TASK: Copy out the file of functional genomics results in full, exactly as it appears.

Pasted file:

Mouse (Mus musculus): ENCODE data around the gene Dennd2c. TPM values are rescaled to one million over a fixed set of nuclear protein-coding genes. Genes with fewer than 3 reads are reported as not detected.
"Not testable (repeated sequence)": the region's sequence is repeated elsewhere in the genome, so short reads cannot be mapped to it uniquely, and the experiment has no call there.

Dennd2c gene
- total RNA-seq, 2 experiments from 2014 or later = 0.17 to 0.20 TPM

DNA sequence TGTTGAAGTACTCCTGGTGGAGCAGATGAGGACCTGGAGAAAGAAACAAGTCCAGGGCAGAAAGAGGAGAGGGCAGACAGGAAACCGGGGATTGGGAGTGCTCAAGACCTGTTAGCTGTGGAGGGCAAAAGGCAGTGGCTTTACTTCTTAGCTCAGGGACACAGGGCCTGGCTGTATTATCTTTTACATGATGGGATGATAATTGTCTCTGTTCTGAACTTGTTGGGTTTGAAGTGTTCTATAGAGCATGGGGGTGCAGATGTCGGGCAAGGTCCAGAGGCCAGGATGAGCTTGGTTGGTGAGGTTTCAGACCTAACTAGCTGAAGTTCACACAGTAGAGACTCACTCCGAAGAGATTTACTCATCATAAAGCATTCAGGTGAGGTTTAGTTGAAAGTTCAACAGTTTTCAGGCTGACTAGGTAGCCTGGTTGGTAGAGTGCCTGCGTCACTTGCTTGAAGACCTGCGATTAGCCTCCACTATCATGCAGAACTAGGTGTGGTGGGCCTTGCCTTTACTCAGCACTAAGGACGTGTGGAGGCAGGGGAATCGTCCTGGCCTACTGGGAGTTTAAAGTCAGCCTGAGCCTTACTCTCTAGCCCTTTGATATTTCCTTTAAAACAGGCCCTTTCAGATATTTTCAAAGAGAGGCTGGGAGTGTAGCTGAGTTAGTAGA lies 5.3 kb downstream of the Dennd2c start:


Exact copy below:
Mouse (Mus musculus): ENCODE data around the gene Dennd2c. TPM values are rescaled to one million over a fixed set of nuclear protein-coding genes. Genes with fewer than 3 reads are reported as not detected.
"Not testable (repeated sequence)": the region's sequence is repeated elsewhere in the genome, so short reads cannot be mapped to it uniquely, and the experiment has no call there.

Dennd2c gene
- total RNA-seq, 2 experiments from 2014 or later = 0.17 to 0.20 TPM

DNA sequence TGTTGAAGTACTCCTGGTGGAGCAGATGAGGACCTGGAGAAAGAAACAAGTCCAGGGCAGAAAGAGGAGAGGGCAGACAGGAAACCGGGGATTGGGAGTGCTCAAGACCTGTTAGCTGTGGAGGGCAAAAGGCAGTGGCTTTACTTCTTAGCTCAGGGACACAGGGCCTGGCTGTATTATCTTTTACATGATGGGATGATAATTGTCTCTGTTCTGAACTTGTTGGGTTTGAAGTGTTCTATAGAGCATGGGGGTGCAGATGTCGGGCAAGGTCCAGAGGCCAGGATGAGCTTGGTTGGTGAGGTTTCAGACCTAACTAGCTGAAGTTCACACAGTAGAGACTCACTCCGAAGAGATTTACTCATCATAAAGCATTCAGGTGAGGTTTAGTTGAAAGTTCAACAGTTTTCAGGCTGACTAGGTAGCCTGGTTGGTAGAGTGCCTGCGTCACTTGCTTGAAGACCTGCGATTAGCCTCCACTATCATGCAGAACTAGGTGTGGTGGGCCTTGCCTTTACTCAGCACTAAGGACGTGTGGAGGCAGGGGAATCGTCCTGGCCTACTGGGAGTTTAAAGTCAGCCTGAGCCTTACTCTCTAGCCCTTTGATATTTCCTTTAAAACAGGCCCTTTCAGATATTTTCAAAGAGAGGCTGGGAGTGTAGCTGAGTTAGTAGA lies 5.3 kb downstream of the Dennd2c start: